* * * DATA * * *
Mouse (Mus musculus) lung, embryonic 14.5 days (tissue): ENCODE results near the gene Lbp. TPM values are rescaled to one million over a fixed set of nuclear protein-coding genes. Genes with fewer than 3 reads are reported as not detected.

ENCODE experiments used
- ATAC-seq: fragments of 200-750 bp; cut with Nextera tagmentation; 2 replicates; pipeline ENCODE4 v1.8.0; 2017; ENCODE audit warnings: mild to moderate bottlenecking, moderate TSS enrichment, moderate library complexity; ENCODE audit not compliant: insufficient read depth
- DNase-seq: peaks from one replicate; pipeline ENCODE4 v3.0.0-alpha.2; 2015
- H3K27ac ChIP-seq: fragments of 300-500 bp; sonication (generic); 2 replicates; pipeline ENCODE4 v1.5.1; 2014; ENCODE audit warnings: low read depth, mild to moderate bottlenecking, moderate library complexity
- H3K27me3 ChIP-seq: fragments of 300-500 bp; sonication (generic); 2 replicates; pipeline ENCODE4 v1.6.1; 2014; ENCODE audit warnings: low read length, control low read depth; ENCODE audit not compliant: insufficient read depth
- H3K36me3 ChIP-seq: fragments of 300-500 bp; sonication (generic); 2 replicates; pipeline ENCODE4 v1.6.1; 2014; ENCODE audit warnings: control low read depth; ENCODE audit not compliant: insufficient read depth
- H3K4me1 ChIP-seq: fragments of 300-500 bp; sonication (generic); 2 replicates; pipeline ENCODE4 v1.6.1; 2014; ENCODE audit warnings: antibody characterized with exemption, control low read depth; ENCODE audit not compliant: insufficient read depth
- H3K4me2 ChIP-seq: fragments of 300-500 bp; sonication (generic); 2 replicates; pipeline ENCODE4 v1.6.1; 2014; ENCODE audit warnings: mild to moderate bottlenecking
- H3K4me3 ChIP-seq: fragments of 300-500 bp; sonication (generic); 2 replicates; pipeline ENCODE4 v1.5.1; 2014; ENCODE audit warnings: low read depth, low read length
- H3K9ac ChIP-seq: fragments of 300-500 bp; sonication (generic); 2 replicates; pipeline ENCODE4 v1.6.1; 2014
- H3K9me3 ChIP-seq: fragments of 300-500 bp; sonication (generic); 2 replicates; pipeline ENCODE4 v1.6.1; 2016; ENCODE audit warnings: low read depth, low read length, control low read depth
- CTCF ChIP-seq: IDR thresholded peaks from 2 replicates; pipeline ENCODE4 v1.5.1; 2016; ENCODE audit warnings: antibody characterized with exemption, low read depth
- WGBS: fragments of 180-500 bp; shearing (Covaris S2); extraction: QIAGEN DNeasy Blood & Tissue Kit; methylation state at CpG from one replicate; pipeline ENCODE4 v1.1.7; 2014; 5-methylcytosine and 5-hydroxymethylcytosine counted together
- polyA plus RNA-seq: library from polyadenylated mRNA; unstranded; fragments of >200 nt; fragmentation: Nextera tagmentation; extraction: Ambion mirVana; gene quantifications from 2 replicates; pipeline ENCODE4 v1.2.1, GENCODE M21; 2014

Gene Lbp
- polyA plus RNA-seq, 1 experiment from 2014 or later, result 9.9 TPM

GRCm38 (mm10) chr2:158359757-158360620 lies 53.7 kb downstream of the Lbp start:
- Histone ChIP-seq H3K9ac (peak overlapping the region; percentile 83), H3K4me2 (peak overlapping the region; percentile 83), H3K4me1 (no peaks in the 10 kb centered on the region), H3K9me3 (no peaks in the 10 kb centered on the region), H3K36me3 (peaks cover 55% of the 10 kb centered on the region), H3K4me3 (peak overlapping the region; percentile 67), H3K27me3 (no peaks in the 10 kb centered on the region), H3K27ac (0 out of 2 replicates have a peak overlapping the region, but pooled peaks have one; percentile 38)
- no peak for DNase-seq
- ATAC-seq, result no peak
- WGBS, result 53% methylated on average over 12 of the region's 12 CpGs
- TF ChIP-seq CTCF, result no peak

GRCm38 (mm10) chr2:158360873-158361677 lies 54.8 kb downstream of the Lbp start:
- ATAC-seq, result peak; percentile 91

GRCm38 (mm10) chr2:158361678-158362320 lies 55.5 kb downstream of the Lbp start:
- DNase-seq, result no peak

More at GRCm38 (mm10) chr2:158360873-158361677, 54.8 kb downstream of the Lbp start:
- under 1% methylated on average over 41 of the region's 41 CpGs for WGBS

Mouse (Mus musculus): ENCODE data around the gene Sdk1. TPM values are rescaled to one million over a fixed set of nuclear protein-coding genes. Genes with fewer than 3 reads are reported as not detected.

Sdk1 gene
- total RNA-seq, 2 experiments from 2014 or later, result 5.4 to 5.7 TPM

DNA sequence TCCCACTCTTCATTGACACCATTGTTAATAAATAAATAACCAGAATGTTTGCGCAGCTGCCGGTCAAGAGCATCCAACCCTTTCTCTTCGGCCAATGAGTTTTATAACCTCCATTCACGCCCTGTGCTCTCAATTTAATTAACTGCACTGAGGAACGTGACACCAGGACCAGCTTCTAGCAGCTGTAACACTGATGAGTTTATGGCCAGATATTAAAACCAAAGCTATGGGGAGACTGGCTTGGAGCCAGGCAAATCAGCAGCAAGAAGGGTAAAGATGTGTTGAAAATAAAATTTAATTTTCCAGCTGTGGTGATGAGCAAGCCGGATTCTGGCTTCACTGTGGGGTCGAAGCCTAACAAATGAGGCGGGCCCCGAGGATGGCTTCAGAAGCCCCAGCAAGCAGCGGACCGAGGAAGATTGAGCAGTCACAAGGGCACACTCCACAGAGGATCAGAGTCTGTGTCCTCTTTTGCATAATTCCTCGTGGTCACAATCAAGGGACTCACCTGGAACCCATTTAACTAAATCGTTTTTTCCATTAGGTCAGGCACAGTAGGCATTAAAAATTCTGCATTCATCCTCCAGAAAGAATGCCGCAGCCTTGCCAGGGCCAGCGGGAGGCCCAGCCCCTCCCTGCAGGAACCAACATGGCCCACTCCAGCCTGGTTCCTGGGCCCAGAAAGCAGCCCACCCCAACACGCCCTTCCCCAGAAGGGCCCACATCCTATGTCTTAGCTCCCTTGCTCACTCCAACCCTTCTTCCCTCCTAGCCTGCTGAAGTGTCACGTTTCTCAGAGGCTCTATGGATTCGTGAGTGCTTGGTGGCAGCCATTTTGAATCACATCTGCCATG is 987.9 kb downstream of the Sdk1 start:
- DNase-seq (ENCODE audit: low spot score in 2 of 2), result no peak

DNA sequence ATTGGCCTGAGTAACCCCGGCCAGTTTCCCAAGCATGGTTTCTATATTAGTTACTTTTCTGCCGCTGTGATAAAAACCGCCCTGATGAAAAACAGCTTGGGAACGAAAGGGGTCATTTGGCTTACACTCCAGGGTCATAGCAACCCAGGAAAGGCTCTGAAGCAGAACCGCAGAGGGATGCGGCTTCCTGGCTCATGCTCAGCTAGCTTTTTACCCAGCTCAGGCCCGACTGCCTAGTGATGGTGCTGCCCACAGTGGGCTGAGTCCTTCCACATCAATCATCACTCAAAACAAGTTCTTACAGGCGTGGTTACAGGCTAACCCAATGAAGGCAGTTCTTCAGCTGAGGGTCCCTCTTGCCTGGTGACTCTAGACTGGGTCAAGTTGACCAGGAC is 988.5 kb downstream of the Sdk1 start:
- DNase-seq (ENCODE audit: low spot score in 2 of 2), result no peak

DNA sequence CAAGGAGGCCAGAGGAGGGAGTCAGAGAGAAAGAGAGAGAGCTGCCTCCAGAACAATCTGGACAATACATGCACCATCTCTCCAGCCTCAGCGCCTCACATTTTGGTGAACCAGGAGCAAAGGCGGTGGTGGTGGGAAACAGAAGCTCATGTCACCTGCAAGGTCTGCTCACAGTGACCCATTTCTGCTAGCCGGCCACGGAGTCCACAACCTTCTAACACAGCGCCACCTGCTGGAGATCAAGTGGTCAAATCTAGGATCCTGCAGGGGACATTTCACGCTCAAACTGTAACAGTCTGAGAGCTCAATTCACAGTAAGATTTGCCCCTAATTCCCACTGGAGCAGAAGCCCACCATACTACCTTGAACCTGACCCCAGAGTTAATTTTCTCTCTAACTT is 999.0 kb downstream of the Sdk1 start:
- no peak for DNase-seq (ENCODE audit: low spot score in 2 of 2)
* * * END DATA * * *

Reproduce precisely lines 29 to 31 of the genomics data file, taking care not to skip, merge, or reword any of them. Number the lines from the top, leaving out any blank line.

- under 1% methylated on average over 41 of the region's 41 CpGs for WGBS

Mouse (Mus musculus): ENCODE data around the gene Sdk1. TPM values are rescaled to one million over a fixed set of nuclear protein-coding genes. Genes with fewer than 3 reads are reported as not detected.

Sdk1 gene